First the statistics. A United Nations Economic Commission for Europe (UNECE) report released March 4th published a global, 2002 GDP growth league table in which Azerbaijan figured among the heaviest of hitters. With 10.6% growth, the country came in 3rd, behind Turkmenistan (21.2%) and Armenia (12.9%).
The figures also seemed consistent with the pattern set out in March 17th Azeri parliamentary report. Quoted by AP, this showed the country’s GDP had increased by 59.5% to 29.6tn manat ($5.9bn) since 1997.
During the same period, the report noted that the country had also more than doubled its foreign reserves. These stood at $1.374bn at the start of 2003, a 2.5-fold increase on the start of 1997.
Not such a bad basis for the government to begin negotiations with the World Bank mid-March on the implementation of its 2003-2005 Country Assistance Strategy (CAS).
Under this, Azerbaijan is to receive between $163m and $225m in loans during the 2003-05 period. In the immediate future, this means $60m for 2003, originating from three credit lines, with a $12m credit targeted at improving Baku’s water supply system already received.
Other slices of credit are also targeted at specific projects or areas for development. The state programme for poverty reduction and economic growth aims for a boost in education funding of 50% during the 2003-5 period, and a 100% boost in health care spending
The bank also aims to help the government implement various planning and administrative projects, such as reforming state enterprises - including the state energy companies SOCAR and Azerenergy.
However, Azeri government officials say that there is some flexibility built into the planned credit arrangements.
Poverty reduction is, however, likely to remain top of the agenda. Despite the healthy looking increases in GDP and GNP, per capita income remains small. On this, Caspian Business News quoted an unnamed Bank official in its March 24th-29th edition as saying: "Although GDP per capita has reached $756 in Azerbaijan, the government says that a significant part of this is made up by offshore oil production."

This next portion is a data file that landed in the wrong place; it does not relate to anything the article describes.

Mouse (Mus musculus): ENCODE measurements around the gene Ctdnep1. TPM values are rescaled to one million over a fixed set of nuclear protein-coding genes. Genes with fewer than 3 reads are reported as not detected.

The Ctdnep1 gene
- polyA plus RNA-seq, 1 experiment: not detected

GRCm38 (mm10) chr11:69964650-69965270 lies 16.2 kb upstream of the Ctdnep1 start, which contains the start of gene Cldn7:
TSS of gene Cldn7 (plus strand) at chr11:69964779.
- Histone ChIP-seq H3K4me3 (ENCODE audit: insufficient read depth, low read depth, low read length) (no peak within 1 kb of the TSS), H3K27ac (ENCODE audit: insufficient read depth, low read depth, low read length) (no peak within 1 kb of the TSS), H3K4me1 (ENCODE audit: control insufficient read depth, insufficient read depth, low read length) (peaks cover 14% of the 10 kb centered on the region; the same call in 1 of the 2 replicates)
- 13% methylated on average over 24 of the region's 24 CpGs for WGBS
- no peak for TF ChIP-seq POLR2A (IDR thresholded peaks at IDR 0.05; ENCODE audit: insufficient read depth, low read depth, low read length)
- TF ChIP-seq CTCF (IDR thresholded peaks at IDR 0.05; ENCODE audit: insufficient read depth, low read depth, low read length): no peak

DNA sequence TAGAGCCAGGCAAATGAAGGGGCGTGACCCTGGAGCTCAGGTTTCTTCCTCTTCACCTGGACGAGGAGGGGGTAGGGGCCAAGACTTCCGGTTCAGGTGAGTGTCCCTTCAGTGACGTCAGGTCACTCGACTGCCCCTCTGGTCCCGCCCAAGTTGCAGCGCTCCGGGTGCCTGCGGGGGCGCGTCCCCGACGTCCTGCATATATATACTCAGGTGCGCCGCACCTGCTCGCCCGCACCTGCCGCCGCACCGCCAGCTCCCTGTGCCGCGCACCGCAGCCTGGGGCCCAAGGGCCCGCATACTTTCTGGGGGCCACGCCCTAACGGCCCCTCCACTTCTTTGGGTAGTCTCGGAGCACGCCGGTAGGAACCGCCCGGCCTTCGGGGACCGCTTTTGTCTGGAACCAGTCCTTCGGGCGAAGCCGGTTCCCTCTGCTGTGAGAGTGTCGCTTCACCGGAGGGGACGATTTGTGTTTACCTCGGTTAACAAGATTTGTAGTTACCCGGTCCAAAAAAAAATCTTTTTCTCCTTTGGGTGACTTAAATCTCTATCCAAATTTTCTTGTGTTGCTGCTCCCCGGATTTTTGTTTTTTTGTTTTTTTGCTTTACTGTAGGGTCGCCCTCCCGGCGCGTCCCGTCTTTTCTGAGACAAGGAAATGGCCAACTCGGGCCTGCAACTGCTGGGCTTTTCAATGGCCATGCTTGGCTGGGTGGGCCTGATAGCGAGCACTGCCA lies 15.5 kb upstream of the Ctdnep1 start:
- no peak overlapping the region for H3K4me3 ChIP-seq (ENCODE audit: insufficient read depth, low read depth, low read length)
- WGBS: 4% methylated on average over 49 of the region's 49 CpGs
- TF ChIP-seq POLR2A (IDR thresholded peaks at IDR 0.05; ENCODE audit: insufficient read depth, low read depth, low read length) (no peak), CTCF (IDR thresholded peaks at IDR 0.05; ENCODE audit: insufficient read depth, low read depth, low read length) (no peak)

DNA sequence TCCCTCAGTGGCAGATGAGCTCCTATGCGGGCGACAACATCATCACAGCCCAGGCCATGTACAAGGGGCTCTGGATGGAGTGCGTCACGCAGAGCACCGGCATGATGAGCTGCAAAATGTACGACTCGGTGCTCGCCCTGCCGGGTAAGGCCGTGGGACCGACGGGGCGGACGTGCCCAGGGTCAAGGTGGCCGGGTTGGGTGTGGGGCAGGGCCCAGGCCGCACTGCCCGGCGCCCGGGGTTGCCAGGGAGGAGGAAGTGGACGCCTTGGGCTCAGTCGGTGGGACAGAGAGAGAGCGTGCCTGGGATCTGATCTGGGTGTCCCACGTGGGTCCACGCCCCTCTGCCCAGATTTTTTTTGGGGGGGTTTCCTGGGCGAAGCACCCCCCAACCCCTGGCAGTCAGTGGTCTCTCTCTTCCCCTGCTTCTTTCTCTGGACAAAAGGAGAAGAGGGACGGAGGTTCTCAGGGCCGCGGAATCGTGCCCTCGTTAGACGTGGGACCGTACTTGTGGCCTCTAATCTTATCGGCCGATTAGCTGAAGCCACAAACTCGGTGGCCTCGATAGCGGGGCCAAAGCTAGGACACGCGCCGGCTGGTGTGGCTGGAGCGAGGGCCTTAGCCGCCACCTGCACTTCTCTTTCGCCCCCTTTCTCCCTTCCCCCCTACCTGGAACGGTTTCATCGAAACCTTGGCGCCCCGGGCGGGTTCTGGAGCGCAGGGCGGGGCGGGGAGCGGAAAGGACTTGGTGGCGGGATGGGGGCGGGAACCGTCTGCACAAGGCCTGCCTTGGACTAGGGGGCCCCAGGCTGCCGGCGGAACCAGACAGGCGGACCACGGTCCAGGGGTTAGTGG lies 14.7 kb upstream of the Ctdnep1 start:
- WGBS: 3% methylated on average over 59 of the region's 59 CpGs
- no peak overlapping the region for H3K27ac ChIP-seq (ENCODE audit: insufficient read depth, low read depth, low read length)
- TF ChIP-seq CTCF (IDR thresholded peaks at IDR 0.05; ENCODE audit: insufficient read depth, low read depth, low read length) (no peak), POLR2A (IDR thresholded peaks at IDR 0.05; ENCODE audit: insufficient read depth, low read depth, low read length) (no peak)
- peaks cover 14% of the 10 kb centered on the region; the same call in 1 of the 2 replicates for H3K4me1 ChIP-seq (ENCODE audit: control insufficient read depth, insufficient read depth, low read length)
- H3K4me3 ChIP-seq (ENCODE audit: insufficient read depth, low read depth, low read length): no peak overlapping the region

He then continued, "If you exclude from the statistics the added cost of the Azerbaijan International Operating Company (AIOC), from which Azerbaijan receives only 10% of company revenues, then the real revenues of the population will drastically fall." The AIOC is the main international conglomerate operating Azerbaijan’s Caspian hydrocarbon reserves.
"The World Bank agreed on this issue," the official continued, "as its own statistics show per capita GDP to be under $600."
With the outbreak of war in Iraq, this analysis took on an even more sobering aspect, as analysts lined up to say how the conflict might effect Azerbaijan’s own chances of oil and gas riches.
President Heydar Aliyev has so far given cautious support to the US on the issue, being named as one of President Bush’s coalition members soon after the first bombing raids. Azerbaijan has given the US permission to use its air space in mounting aerial sorties against Iraq.
However, "The aggravation of the [Iraq] crisis and its escalation into armed conflict will undoubtedly affect the political and democratic processes in Azerbaijan," political scientist Adil Racabli told the Baku daily Ekspress on March 21st.
These political and democratic processes are also leading towards elections in October this year, when the 79-year old Aliyev is set to run for a third term. However, the news on March 17th that Aliyev had appointed his son, Ilkham, as his campaign manager gave rise to some speculation that Ilkham was being groomed for a takeover.
Meanwhile, Natiq Aliyev, the head of SOCAR, warned in a statement to Azeri television mid-March that the Iraq war might create delays in the construction of the Baku-Tbilisi-Ceyhan pipeline. He also said that fighting might push back the development timetable for the Shah Deniz gas field, both of which would be major blows to Azerbaijan, given its heavy reliance on hydrocarbons to fuel its double digit GDP growth.